"Following a period of deliberations, where I didn't get much sleep—as the people close to me can attest—I have decided to retire from judo. The fire inside me has gone out," said Gerbi, who's only 28 years old.
"I'm proud of myself, of every goal I set and on my road to achieving them, which was always uncompromising. I'd like to thank Shani (Hershko, Gerbi's personal trainer and coach for Israel's national judo team—ed.), who is the person who's closest to me, an overachiever, a professional and has always stood by me no matter what," Gerbi continued.
Gerbi also recounted how her passion for judo was initially kindled. "When I was three, I watched the Barcelona Olympics with my mom and asked her how you can buy a ticket to the Olympics. She said you couldn't, you can only get there with hard work. That's when my love affair with judo started," she described.
"I've been on this whirlwind rollercoaster called judo for the past 22 years. Throughout my entire career, I've never given up. I was only 19 when I won my first medal in a major tournament. I've won many others since and became the first Israeli to win the judo world championship. The Olympic medal made me feel complete. It gave me eternal bliss," Gerbi shared.
"I took some time off, recuperated and had elbow surgery on a nagging injury that's been bugging me for the past two years. When I came back to training a fire burned inside me. I went through training camp and it was the best I've ever had. I was pain-free. The longer I trained, though, the more I felt the fire inside me die out. As someone who leapt from bed to go train, I just felt it wasn't the same anymore," she ruefully said.
"I don't point to the flag whenever I win for no reason. I'm totally proud of my country and in representing it. After 22 years, I'm beginning a new journey. I don't know what exactly that will be yet. I'm considering opening a judo club for kids in Netanya," she added.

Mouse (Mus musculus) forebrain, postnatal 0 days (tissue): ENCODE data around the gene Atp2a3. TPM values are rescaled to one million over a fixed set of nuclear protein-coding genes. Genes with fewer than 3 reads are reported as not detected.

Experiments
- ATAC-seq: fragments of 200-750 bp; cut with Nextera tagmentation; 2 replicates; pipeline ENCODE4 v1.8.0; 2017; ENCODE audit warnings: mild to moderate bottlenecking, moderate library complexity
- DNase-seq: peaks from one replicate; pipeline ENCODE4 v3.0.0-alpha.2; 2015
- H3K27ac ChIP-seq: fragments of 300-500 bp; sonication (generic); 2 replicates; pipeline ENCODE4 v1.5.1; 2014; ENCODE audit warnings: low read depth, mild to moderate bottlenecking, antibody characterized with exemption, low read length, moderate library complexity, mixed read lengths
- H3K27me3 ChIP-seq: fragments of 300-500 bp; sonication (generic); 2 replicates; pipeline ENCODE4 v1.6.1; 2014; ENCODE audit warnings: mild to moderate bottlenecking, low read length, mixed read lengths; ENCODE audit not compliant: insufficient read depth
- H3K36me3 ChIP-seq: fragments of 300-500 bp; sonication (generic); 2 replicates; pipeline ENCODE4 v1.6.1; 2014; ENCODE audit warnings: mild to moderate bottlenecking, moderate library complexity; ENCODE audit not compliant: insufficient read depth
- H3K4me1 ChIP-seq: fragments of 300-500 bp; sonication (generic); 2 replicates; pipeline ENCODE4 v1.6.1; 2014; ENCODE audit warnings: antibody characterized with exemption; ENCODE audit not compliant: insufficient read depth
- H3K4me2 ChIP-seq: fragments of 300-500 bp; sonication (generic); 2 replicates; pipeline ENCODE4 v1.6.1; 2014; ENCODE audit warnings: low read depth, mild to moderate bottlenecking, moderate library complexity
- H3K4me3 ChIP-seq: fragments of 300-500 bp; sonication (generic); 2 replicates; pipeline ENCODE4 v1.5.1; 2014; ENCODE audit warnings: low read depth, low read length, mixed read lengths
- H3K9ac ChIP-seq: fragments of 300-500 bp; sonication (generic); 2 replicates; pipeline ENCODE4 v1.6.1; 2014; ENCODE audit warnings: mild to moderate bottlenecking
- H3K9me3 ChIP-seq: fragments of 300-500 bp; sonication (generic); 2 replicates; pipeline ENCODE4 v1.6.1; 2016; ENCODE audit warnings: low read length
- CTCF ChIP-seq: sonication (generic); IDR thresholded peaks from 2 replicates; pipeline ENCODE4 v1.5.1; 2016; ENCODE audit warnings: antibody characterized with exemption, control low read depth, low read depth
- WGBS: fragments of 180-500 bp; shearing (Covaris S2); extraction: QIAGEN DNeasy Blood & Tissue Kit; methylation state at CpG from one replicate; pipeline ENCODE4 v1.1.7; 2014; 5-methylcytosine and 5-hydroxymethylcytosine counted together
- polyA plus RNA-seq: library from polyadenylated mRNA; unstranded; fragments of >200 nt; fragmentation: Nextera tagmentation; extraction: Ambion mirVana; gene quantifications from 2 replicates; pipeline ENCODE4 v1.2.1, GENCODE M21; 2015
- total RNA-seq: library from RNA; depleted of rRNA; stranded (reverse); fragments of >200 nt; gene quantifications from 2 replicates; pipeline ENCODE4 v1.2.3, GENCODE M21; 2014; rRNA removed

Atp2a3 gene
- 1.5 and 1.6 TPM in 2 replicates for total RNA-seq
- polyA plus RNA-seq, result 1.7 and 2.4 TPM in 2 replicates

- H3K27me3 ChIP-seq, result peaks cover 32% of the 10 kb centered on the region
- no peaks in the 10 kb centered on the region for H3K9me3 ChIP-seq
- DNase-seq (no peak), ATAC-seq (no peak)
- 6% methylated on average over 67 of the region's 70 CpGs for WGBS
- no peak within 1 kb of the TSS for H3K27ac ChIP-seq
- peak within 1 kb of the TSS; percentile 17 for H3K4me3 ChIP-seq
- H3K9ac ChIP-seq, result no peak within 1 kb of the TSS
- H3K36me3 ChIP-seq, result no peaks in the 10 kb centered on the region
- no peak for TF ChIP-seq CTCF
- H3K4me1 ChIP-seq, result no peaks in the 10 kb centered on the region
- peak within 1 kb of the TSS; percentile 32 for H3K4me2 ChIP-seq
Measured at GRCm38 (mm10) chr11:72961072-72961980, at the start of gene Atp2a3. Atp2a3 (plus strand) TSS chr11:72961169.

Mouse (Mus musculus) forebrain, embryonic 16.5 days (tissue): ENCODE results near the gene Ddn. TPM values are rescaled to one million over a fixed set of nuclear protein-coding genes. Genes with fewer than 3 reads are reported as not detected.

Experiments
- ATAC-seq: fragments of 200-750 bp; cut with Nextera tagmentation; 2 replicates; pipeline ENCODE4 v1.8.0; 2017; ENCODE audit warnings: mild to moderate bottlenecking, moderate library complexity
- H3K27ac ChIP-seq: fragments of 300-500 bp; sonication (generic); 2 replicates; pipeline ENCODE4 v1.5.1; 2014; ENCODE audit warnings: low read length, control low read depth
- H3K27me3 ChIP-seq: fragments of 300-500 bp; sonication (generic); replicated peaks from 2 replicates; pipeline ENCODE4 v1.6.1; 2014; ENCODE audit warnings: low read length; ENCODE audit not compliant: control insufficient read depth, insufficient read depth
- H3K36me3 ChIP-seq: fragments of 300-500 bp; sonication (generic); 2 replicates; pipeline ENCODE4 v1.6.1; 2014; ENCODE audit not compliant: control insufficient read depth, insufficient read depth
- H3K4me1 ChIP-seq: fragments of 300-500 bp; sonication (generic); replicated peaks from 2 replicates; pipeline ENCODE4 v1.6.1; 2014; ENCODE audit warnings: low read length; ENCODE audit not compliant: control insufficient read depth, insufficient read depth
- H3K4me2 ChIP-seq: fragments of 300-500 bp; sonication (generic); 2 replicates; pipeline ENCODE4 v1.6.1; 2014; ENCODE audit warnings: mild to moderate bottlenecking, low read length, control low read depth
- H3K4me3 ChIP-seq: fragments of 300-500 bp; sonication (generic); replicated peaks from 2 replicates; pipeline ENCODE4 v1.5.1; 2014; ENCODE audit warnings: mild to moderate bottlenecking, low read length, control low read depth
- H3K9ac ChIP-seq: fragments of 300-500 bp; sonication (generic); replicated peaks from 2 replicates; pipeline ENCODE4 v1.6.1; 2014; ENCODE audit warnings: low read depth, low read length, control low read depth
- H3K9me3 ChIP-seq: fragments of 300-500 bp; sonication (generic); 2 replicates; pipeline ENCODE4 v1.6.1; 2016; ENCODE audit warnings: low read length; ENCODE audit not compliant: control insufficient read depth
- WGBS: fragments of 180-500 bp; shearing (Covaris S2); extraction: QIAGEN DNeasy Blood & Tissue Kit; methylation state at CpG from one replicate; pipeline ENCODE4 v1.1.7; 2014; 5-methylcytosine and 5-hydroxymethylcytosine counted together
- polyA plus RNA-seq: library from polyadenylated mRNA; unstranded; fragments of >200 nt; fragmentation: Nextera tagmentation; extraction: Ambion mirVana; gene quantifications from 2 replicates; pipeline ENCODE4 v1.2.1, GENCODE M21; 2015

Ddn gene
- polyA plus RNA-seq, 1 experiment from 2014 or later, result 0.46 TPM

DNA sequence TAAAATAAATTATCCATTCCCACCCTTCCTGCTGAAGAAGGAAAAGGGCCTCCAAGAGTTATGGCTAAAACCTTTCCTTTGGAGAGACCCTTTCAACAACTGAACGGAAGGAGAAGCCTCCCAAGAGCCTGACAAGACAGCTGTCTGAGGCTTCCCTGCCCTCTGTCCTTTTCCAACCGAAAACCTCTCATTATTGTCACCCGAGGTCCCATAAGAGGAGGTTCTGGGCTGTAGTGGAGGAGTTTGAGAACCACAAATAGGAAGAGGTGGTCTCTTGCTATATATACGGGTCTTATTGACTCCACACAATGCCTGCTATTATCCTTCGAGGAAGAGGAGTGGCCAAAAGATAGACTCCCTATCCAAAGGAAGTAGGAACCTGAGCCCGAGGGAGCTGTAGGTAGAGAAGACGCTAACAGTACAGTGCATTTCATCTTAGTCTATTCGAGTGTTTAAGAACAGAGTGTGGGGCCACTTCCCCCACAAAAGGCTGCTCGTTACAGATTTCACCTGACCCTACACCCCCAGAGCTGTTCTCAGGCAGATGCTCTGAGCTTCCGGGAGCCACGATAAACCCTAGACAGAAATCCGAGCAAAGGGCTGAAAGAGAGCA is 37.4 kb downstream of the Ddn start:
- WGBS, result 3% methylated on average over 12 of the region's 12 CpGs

"When you have a goal, you're motivated. Once I got back to a two training sessions a day routine, it was insane. If I just chose judo over everything else up until now, my priorities suddenly changed. I didn't want to maintain the strict diet, for example. I just didn't have it in me to fight off this feeling anymore, until I asked Shani for a break. I don't see myself getting this motivation back," the retiring judoka said.
"I'll get up tomorrow and I have no idea what I'm going to do. Simply no idea. I'm 28 years old and I don't know where I'm heading. This step scares me, but I'm going there wholeheartedly. As an athlete, I've been through everything—injuries, and the highs and lows of the sport—but when I can't get motivated I can't train. When I was in Rio, I knew there's no way I was leaving Brazil without a medal. Simply no way. I'm an all-or-nothing sort of person, which is why I find I can't go on now. I can't 50-50 anything," she concluded her remarks.
Hershko, who doubles as Gerbi's trainer and as coach for the national team, spoke about the accomplished athlete's impending retirement from the sport. "I'm completely at peace with Yarden's decision. It's not easy, but she grew up in an environment where you simply can't go forward without being 100 percent committed. She made a decision that's somewhat unusual in Israeli, and even world, sports. Athletes often don't know when to retire. There were several things she could've still accomplished on a professional level, but like I said, if her heart wasn't into it she couldn't have went on competing," he lamented.
"Yarden is an amazing athlete and an amazing person. This is undoubtedly a sad day for me. I hope judo continues playing a major role in her life," added President of the Israel Judo Association Moshe Ponte.
Secretary-General of the Olympic Committee of Israel Gili Lustig attended the press conference as well. "I had hoped despite all the rumors surrounding her announcement and everything that's been written, that this wouldn't be what she says. I'm also immensely saddened by this news. What athletes are motivated by is going down in history books, and Yarden has done that, several times over, in a highly competitive field. What she's doing today is amazing—the integrity of coming forward and saying she can't do this anymore," he said.
Gerbi won a bronze medal in judo at the 2016 Rio Games. She was also crowned judo world champion in her weight class in 2013, was a runner-up in 2014 and achieved three medals—one silver and two bronze—in three different European championships.